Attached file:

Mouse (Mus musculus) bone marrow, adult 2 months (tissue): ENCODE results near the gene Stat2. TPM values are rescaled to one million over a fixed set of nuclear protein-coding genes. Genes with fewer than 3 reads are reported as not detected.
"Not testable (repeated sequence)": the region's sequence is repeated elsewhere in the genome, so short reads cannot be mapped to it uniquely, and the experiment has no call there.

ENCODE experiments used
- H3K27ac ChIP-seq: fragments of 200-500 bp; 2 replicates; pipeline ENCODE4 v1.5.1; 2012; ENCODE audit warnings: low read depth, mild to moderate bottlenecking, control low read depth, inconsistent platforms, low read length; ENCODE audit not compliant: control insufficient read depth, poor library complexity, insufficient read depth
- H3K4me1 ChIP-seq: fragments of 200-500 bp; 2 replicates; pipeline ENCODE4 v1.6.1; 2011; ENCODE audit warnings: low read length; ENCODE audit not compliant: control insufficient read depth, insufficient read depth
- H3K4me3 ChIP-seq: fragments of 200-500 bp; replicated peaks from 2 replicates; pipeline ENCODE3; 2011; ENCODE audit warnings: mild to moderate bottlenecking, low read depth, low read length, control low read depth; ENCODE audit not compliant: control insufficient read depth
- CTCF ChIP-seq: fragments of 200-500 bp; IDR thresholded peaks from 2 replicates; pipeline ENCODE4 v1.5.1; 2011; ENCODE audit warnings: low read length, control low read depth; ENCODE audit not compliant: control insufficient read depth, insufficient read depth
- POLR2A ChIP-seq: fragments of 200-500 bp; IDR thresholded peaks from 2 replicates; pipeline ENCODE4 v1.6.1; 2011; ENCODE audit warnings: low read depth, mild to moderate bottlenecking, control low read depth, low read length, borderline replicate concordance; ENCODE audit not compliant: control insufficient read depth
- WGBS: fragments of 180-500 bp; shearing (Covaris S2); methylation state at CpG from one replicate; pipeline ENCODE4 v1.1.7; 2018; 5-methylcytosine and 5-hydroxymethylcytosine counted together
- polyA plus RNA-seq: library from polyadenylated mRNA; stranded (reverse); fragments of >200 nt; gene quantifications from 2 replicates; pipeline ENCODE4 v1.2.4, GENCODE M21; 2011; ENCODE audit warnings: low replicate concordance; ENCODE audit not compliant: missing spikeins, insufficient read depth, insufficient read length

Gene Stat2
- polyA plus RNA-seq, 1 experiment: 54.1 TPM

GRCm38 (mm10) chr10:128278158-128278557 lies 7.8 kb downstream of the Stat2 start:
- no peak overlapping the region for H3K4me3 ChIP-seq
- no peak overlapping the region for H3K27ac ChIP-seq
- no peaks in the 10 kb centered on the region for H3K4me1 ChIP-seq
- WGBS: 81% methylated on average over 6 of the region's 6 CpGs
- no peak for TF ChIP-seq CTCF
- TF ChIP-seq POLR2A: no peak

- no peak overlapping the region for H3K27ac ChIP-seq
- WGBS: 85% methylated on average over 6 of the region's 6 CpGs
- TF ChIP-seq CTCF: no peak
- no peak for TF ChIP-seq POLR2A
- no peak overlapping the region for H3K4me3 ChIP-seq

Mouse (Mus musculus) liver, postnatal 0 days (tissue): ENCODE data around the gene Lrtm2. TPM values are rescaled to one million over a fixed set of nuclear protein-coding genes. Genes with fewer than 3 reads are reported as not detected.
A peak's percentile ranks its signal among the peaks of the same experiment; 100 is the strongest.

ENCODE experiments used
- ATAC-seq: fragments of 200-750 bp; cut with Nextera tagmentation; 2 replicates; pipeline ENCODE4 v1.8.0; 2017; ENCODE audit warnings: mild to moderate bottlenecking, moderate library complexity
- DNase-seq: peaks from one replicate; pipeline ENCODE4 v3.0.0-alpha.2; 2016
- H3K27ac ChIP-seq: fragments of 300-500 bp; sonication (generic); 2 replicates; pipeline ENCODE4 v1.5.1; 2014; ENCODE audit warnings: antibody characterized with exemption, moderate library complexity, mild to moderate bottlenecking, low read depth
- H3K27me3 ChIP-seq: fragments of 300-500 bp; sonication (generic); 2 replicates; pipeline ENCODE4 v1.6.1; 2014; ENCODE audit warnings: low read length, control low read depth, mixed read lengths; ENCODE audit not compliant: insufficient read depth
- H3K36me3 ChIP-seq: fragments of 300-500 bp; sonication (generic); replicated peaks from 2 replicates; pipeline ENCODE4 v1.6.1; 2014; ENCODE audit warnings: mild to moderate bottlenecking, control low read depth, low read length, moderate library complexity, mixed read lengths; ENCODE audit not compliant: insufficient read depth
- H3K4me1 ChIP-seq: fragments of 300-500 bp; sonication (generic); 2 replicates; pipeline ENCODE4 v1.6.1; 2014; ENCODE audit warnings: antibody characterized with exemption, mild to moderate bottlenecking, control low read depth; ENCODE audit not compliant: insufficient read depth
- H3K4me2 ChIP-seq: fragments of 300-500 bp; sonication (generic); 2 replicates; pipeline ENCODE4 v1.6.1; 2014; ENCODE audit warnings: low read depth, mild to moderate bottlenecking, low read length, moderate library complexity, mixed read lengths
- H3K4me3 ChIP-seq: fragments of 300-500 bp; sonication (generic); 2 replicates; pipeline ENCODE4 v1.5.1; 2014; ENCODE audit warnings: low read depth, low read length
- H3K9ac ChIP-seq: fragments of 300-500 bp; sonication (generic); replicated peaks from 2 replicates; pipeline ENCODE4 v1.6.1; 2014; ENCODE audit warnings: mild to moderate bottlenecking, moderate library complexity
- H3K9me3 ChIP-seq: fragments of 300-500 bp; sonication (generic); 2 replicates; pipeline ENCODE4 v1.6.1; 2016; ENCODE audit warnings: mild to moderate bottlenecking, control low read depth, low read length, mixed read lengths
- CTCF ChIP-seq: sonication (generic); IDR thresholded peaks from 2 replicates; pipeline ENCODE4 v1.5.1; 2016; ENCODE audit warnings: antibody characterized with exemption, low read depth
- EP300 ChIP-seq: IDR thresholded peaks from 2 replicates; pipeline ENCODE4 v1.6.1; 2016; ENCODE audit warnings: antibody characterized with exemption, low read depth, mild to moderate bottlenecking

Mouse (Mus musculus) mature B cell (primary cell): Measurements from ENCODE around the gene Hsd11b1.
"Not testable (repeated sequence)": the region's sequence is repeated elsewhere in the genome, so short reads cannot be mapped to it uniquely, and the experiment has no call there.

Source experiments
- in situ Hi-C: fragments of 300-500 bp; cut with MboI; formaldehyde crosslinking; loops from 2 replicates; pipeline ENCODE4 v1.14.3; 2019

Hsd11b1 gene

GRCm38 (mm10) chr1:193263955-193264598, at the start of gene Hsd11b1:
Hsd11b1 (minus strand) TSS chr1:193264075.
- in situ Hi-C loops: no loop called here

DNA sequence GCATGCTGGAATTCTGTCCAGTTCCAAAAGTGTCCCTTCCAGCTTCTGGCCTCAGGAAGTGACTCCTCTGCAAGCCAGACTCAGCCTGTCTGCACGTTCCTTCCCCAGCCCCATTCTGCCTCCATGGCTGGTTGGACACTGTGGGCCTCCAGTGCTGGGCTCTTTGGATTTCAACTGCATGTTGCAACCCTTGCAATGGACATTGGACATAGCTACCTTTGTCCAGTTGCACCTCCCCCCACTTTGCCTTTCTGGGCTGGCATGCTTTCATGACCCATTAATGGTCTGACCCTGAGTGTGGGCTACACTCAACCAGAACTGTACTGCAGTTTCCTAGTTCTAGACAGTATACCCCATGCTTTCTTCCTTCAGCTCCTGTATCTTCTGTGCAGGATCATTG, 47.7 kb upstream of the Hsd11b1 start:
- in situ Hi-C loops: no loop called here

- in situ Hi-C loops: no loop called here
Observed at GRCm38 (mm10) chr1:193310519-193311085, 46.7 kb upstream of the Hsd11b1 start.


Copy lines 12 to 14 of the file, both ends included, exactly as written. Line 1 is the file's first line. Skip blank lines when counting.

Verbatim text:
- polyA plus RNA-seq, 1 experiment: 54.1 TPM

GRCm38 (mm10) chr10:128278158-128278557 lies 7.8 kb downstream of the Stat2 start:
- no peak overlapping the region for H3K4me3 ChIP-seq